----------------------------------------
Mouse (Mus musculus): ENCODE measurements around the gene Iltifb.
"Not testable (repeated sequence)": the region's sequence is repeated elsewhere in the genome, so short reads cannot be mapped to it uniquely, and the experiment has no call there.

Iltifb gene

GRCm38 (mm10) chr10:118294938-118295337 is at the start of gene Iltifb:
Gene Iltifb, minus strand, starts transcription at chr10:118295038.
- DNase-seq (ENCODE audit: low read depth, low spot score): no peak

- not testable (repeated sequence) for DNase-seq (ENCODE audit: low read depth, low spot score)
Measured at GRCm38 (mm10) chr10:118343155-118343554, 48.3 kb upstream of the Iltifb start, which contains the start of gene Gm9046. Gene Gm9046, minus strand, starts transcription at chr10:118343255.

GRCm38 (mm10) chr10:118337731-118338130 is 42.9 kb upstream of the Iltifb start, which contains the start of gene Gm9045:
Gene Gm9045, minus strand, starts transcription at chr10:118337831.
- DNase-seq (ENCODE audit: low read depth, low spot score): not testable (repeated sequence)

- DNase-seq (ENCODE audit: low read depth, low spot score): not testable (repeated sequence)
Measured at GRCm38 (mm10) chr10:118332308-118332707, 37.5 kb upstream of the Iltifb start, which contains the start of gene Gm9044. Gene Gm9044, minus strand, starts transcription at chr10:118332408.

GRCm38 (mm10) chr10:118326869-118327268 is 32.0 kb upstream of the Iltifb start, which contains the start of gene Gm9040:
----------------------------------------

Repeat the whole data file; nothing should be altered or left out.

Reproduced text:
Mouse (Mus musculus): ENCODE measurements around the gene Iltifb.
"Not testable (repeated sequence)": the region's sequence is repeated elsewhere in the genome, so short reads cannot be mapped to it uniquely, and the experiment has no call there.

Iltifb gene

GRCm38 (mm10) chr10:118294938-118295337 is at the start of gene Iltifb:
Gene Iltifb, minus strand, starts transcription at chr10:118295038.
- DNase-seq (ENCODE audit: low read depth, low spot score): no peak

- not testable (repeated sequence) for DNase-seq (ENCODE audit: low read depth, low spot score)
Measured at GRCm38 (mm10) chr10:118343155-118343554, 48.3 kb upstream of the Iltifb start, which contains the start of gene Gm9046. Gene Gm9046, minus strand, starts transcription at chr10:118343255.

GRCm38 (mm10) chr10:118337731-118338130 is 42.9 kb upstream of the Iltifb start, which contains the start of gene Gm9045:
Gene Gm9045, minus strand, starts transcription at chr10:118337831.
- DNase-seq (ENCODE audit: low read depth, low spot score): not testable (repeated sequence)

- DNase-seq (ENCODE audit: low read depth, low spot score): not testable (repeated sequence)
Measured at GRCm38 (mm10) chr10:118332308-118332707, 37.5 kb upstream of the Iltifb start, which contains the start of gene Gm9044. Gene Gm9044, minus strand, starts transcription at chr10:118332408.

GRCm38 (mm10) chr10:118326869-118327268 is 32.0 kb upstream of the Iltifb start, which contains the start of gene Gm9040: